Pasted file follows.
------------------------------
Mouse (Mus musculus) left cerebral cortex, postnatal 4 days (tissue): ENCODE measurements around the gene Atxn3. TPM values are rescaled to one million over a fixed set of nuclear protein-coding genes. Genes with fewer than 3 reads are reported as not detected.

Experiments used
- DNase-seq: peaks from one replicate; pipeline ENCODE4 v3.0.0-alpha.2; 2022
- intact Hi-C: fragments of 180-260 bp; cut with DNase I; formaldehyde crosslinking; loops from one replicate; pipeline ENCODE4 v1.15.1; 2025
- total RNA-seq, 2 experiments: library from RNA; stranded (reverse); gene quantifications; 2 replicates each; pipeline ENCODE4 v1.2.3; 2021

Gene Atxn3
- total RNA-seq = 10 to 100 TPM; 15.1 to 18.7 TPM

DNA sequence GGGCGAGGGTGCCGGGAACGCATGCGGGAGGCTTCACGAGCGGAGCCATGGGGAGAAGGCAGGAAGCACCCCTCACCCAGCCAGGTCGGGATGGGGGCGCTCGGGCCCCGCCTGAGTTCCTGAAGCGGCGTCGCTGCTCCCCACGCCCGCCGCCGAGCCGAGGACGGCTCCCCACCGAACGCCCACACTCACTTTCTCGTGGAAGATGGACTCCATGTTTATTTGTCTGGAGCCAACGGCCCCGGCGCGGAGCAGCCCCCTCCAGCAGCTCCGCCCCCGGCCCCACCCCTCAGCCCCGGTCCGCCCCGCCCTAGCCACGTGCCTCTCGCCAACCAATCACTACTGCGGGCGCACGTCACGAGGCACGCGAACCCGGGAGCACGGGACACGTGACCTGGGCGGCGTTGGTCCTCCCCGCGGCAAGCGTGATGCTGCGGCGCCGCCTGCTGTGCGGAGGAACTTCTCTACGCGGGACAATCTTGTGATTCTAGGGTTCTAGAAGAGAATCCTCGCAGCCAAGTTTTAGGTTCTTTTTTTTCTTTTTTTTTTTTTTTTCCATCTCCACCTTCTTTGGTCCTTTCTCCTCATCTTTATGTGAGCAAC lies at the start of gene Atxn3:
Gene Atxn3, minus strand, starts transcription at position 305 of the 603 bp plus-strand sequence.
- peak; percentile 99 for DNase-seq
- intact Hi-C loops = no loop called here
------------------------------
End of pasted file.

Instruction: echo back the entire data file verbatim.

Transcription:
Mouse (Mus musculus) left cerebral cortex, postnatal 4 days (tissue): ENCODE measurements around the gene Atxn3. TPM values are rescaled to one million over a fixed set of nuclear protein-coding genes. Genes with fewer than 3 reads are reported as not detected.

Experiments used
- DNase-seq: peaks from one replicate; pipeline ENCODE4 v3.0.0-alpha.2; 2022
- intact Hi-C: fragments of 180-260 bp; cut with DNase I; formaldehyde crosslinking; loops from one replicate; pipeline ENCODE4 v1.15.1; 2025
- total RNA-seq, 2 experiments: library from RNA; stranded (reverse); gene quantifications; 2 replicates each; pipeline ENCODE4 v1.2.3; 2021

Gene Atxn3
- total RNA-seq = 10 to 100 TPM; 15.1 to 18.7 TPM

DNA sequence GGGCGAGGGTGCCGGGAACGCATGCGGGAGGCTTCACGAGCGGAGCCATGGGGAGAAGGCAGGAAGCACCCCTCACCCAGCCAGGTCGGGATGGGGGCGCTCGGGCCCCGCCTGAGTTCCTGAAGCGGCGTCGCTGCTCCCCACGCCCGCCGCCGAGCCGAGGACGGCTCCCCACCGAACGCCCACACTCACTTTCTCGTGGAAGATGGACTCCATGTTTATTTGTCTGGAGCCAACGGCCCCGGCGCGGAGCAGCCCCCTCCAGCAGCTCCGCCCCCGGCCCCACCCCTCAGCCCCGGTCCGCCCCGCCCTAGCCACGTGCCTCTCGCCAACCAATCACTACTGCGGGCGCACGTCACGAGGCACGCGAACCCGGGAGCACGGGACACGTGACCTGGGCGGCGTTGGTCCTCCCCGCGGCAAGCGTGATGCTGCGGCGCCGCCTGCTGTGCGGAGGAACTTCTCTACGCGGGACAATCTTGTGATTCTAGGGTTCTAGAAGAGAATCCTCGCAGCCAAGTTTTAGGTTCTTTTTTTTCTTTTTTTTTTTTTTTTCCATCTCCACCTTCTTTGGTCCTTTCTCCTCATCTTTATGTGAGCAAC lies at the start of gene Atxn3:
Gene Atxn3, minus strand, starts transcription at position 305 of the 603 bp plus-strand sequence.
- peak; percentile 99 for DNase-seq
- intact Hi-C loops = no loop called here